Deploy and install the application on the Service Fabric cluster using Docker Compose with the following command.

sfctl compose create --deployment-name TestApp --file-path docker-compose.yml

Open a browser and navigate to Service Fabric Explorer at http://<my-azure-service-fabric-cluster-url>:19080/Explorer - for example, http://linh1x87d1d.westus.cloudapp.azure.com:19080/Explorer. Expand the Applications node to see that there is now an entry for the Voting application type and the instance you created.

Service Fabric Explorer

Connect to the running container. Open a web browser pointing to the URL of your cluster - for example, http://linh1x87d1d.westus.cloudapp.azure.com:80. You should see the Voting application in the browser.


Fail over a container in a cluster

Service Fabric makes sure your container instances automatically move to other nodes in the cluster, should a failure occur. You can also manually drain a node for containers and move then gracefully to other nodes in the cluster. You have multiple ways of scaling your services, in this example, we are using Service Fabric Explorer.

To fail over the front-end container, do the following steps:

  1. Open Service Fabric Explorer in your cluster - for example, http://linh1x87d1d.westus.cloudapp.azure.com:19080/Explorer.
  2. Click on the fabric:/Voting/azurevotefront node in the tree view and expand the partition node (represented by a GUID). Notice the node name in the treeview, which shows you the nodes that the container is currently running on - for example _nodetype_4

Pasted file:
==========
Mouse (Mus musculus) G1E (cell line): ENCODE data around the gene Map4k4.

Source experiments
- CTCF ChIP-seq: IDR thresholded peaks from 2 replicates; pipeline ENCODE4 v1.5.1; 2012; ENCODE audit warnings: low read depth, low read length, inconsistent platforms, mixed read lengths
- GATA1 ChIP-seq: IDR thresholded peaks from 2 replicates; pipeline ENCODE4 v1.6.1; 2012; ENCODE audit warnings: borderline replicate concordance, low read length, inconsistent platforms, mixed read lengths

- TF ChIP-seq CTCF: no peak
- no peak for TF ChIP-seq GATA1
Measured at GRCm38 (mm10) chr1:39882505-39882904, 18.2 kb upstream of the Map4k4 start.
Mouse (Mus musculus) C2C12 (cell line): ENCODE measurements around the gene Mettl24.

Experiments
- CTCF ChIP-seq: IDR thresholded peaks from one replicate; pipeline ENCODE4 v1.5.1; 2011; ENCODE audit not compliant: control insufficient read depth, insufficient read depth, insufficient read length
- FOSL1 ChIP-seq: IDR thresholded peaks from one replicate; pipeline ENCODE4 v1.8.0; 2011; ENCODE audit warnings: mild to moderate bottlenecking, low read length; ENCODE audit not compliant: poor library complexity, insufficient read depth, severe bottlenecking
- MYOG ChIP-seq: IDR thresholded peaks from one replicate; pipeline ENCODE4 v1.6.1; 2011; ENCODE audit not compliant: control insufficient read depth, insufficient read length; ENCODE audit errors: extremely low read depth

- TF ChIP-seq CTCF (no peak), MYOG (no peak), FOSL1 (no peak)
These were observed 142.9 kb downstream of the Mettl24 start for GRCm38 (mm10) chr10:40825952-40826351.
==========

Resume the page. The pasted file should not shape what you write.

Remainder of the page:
3. Expand the Nodes node in the tree view. Click on the ellipsis (three dots) next to the node that is running the container.
  4. Choose Restart to restart that node and confirm the restart action. The restart causes the container to fail over to another node in the cluster.


Scale applications and services in a cluster

Service Fabric services can easily be scaled across a cluster to accommodate for the load on the services. You scale a service by changing the number of instances running in the cluster.

To scale the web front-end service, do the following steps:

  1. Open Service Fabric Explorer in your cluster - for example,http://linh1x87d1d.westus.cloudapp.azure.com:19080.
  2. Click on the ellipsis (three dots) next to the fabric:/Voting/azurevotefront node in the treeview and choose Scale Service.


    You can now choose to scale the number of instances of the web front-end service.

  3. Change the number to 2 and click Scale Service.

  4. Click on the fabric:/Voting/azurevotefront node in the tree-view and expand the partition node (represented by a GUID).


    You can now see that the service has two instances. In the tree view, you can see which nodes the instances run on.

By this simple management task, we doubled the resources available for our front-end service to process user load. It's important to understand that you do not need multiple instances of a service to have it run reliably. If a service fails, Service Fabric makes sure a new service instance runs in the cluster.

Clean up

Use the uninstall script provided in the template to delete the application instance from the cluster and unregister the application type. This command takes some time to clean up the instance and the 'install'sh' command should not be run immediately after this script.


Next steps

In this quickstart, you learned how to:

  • Deploy a Linux container application to Azure
  • Failover a container in a Service Fabric cluster
  • Scale a container in a Service Fabric cluster